Strange Days (or why Jonathan Strange & Mr Norrell deserved better than we gave it)

We’re only just past the solstice, and yet the internet is already awash with “Best of 2015” posts, listicles (Christ) and countdowns. And as I am an easily-herded nerf, I thought I might as well get in on the act – but with one slight difference. I’m not going to talk about the 10 Best Things I Watched (one of those would almost certainly start a fight. I’ve already come to near blows with one friend about it, and I can probably do without setting myself up for a scuffle with the entire online world…). I’m going to talk about the one thing that really stuck, and to suggest that – if you haven’t already – you give it a look.

Yes, I’m going to bang on about the TV adaptation of Susanna Clarke’s JONATHAN STRANGE AND MR NORRELL.

Sorry, but as I’m the one with the metaphorical microphone here and it’s my name on the url… my rules.

To come entirely clean: when this was announced, I was… shall we say, cautious? It’s my favourite book. I remember buying the book when it came out (on the day it came out, if memory serves. In Waterstones on Gower Street. What an oddly specific thing to remember) and loving it – but I also remember that it took me months to get through, partly because I was afraid if I fell asleep reading in bed at night, the hardback would fall on my face and break my nose.

I mean, I’ve not got a great nose, but I’m kind of used to it by now.

To summarise: it’s a big book.

And it’s not just big, it’s dense. It’s a whole world, intricately bound up in real and borrowed history and its own mythology… and its footnotes.*

How the hell do you turn that into a television series?

I dodged all the promo I could: the interviews, the trailers, the production stills. Everything. I think I saw one teaser for it and then shut my eyes and stuck my fingers in my metaphorical ears and sat there shouting “LalalalalaI’mnotlisteningIcan’thearyoulalalala” until the first episode.


I say again: whooof.


Somehow, writer Peter Harness managed to take this enormous, complicated, footnote-heavy** beast of a thing and unspool it, line by line. Somehow (and I can only assume this was by Actual Magic) he gave us a story which felt like being inside the novel to watch – even with the cuts and shuffles and conflations that have to happen in the process of an adaptation.

The experience was the same, even without the pineapples or Jonathan Strange’s hallucinated candles-inside-heads (which you’ll just have to read the book to understand. But when you do, know those candles are the most perfect depiction of living with manic depression I have ever come across.) It looked wonderful, too: the fairy ballroom at Lost Hope was as desperate and menacing as anyone could have hoped, and Hurtfew Abbey’s library was the library I’d always dreamed of.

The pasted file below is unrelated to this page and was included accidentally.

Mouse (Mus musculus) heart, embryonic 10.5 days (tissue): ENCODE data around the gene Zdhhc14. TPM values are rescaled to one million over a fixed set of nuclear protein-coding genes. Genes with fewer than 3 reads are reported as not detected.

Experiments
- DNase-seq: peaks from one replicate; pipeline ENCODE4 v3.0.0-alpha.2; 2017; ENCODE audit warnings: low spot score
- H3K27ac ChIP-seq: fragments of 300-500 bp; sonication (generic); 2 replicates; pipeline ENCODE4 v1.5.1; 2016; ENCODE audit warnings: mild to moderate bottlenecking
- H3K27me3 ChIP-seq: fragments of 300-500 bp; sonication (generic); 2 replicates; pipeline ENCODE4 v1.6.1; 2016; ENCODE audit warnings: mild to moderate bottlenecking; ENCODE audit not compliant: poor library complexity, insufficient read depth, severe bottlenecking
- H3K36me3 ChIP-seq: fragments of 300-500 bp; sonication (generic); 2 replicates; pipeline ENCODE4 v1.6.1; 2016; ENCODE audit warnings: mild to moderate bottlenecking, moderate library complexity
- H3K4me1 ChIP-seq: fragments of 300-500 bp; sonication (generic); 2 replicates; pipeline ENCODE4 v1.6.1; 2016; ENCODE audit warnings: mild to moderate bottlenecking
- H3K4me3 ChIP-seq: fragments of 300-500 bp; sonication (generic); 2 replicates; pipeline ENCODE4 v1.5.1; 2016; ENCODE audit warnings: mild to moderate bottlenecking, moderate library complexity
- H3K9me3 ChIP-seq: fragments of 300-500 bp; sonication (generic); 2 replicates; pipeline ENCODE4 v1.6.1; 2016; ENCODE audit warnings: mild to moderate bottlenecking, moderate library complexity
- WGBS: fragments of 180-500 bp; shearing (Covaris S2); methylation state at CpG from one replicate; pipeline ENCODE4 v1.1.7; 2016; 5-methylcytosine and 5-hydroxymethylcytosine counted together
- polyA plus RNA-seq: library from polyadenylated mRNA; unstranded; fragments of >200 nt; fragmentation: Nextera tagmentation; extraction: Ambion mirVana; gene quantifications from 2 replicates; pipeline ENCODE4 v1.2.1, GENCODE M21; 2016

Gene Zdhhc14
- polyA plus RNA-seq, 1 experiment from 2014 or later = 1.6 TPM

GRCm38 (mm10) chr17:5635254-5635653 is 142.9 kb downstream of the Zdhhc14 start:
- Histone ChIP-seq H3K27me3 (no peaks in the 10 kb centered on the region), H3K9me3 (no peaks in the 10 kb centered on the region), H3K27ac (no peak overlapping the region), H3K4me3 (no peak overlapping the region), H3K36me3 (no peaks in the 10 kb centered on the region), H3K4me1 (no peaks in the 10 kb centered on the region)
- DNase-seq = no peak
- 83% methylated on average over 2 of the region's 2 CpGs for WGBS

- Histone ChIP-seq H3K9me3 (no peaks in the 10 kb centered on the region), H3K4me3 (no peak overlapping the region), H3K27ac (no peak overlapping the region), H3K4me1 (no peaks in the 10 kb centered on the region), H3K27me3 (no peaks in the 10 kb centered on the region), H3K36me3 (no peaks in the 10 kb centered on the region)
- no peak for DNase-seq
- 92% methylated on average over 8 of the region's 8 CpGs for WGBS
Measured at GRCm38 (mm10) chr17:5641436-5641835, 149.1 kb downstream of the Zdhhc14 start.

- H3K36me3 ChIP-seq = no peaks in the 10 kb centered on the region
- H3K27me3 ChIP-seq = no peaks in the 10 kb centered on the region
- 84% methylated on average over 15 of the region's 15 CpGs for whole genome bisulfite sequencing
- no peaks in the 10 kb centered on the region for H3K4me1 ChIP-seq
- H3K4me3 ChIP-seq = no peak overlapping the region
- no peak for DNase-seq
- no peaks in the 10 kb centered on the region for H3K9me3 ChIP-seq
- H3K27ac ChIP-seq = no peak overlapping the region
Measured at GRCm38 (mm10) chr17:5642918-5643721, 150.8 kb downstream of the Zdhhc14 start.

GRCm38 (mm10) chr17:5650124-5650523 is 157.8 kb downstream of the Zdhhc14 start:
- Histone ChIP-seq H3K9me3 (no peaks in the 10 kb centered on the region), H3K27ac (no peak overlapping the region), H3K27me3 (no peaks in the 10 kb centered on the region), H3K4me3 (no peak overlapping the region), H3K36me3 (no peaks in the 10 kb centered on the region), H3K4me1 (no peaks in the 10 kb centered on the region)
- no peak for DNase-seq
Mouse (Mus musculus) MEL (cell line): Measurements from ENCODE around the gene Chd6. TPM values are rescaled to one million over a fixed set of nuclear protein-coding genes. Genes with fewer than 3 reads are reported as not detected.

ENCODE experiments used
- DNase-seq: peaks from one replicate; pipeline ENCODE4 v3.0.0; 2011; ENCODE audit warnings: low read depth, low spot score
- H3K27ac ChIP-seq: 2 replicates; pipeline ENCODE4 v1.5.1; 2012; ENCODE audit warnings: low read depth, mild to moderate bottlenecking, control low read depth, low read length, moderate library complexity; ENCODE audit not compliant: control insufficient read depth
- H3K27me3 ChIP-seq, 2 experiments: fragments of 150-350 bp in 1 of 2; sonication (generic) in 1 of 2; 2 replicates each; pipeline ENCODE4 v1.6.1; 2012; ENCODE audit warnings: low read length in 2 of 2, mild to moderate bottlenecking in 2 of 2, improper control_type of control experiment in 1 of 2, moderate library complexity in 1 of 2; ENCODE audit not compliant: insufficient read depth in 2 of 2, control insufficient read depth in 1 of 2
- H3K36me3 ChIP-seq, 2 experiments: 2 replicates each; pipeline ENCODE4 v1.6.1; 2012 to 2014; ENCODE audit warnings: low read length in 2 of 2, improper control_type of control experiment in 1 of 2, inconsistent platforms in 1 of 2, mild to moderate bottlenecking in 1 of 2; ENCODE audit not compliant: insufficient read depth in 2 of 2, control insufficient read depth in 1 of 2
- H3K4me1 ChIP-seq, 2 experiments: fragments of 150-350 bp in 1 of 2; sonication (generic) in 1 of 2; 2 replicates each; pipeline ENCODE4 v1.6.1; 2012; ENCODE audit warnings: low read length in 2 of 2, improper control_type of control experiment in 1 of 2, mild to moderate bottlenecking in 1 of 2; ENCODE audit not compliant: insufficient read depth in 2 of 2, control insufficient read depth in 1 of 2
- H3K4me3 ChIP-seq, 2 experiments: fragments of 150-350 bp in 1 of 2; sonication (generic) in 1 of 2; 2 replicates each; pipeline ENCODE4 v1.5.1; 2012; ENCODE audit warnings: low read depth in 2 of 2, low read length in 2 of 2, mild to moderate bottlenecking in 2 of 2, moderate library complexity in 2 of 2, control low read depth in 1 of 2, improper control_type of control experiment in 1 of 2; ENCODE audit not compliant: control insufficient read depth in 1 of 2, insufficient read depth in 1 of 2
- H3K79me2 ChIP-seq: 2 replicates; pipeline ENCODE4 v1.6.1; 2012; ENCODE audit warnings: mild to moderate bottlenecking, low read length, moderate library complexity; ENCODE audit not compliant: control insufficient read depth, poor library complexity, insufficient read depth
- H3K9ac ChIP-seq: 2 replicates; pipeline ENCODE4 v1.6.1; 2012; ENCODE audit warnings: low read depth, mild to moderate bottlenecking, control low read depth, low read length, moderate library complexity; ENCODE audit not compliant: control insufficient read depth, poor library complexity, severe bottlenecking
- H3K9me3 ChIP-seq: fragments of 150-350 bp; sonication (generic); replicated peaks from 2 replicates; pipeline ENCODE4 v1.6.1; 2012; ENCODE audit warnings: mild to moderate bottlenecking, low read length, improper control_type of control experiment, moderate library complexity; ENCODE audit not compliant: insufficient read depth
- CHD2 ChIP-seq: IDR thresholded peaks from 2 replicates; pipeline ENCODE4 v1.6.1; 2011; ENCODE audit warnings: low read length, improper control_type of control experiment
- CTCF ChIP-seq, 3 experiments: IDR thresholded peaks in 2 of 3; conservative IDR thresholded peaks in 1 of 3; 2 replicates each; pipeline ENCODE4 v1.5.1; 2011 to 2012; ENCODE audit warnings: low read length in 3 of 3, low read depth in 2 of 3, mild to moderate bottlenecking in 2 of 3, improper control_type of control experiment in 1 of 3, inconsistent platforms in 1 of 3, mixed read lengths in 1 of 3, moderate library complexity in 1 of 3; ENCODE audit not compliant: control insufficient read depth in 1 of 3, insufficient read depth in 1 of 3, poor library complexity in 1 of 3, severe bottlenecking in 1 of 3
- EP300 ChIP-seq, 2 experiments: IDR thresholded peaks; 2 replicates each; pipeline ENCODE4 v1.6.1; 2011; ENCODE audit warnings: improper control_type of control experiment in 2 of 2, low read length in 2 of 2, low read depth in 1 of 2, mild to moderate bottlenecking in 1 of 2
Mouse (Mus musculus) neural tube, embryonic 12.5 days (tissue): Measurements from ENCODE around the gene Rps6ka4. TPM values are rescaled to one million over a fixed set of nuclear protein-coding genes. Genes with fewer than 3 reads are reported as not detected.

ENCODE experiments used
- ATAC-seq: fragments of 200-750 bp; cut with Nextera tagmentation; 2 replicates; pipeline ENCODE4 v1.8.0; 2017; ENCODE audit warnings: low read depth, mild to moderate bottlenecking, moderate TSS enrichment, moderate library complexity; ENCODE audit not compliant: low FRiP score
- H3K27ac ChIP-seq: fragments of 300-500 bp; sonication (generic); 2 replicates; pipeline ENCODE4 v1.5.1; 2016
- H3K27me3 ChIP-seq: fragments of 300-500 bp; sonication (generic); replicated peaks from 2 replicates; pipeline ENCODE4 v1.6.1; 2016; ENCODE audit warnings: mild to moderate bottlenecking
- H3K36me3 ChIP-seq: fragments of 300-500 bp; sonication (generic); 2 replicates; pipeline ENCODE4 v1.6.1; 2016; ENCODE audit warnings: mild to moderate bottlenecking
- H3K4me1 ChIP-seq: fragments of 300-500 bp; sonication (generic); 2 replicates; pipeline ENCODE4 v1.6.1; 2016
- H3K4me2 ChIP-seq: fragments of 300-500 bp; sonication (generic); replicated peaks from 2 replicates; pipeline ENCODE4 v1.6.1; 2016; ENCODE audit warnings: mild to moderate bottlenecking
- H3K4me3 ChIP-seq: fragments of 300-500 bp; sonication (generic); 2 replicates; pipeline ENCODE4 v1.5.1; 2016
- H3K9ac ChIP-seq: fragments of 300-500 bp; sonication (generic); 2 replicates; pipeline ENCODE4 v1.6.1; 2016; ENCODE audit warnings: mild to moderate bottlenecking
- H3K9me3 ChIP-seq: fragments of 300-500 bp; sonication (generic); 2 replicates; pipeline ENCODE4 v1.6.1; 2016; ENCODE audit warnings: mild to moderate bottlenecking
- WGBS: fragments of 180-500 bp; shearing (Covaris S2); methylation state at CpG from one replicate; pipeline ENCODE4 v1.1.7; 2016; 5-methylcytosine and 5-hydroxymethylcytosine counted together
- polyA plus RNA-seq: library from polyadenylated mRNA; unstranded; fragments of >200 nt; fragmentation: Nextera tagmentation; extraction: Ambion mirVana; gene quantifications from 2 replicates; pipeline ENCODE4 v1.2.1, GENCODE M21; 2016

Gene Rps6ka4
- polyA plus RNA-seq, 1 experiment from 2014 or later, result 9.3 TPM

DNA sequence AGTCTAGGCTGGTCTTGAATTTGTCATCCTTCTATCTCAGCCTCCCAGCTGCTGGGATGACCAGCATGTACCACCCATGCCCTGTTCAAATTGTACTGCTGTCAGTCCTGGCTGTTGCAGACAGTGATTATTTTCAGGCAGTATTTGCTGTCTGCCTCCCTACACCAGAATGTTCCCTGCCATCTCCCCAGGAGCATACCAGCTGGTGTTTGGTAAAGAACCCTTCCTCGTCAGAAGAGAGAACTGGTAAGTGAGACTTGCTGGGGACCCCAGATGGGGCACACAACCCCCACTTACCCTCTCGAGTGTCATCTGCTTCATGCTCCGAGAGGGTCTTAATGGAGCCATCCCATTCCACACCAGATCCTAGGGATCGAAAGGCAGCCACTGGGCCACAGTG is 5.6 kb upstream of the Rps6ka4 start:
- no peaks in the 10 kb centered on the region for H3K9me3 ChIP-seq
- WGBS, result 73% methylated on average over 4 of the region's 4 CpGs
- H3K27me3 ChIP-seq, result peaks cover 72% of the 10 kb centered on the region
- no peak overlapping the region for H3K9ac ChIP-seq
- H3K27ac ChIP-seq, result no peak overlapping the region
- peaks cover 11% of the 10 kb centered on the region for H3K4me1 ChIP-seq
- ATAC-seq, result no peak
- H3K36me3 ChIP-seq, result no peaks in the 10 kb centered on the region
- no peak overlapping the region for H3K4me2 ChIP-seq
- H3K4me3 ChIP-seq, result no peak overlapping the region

Could anyone have made Vinculus as wild and as wily as Paul Kaye did? Would Childermass have been a more businesslike man-of-business, bound more tightly to his cards than to his master, in the hands of someone other than Enzo Cilenti (whose Yorkshire-ninja eyerolling was an utter, utter joy)? Doubtful.

Lord & Lady Pole, Lascelles, Drawlight, Arabella, Wellington, Stephen, Major Grant (a character drastically different from his novel-self… and yet somehow still *right*) – all felt as though they had simply strolled off the page, complete in themselves. How much work must that have taken, somewhere in the background, to make it look so easy?

Then, to Jonathan Strange and Mr Norrell. Where do you even start? Perhaps by noting that Mr Norrell seemed a lot… nicer, in his own way (sympathetic, perhaps? Although he still had his moments…) than book-Norrell***. But in the hands of Eddie Marsan, his journey from the solitary last magician in England to the wild-wigged Norrell of the final episode was a joy. The same was even more true of Bertie Carvel’s Jonathan Strange, who became – through war and loss and madness and magic – who he was always capable of being. I’ve always had a lot of time for the Strange of the novel, and so he was the one I was most nervous about. And yet… this Strange? What a Strange he was. I could go on about him, and how right he was, for days, but I shan’t. Ask me sometime over a drink.

This tremendous, sprawlingly neat (neatly sprawling?) adaptation deserved better than it got. I’ve seen a handful of award nominations, particularly in design and effects categories – and there’s another thing. It wasn’t awash with effects, but when they were there, they were good. Really good – but it should have found a wider audience. Was it because there was magic (and therefore must be one of those “fantasy things” – insert a Childermassian eye-roll here)? Was it because it was period (and therefore must involve Mr Darcy-alikes sitting around discussing a maiden aunt’s health and copious subtext)? Was it because it built, rather like the novel, enveloping you and wrapping its raven-winged world around you?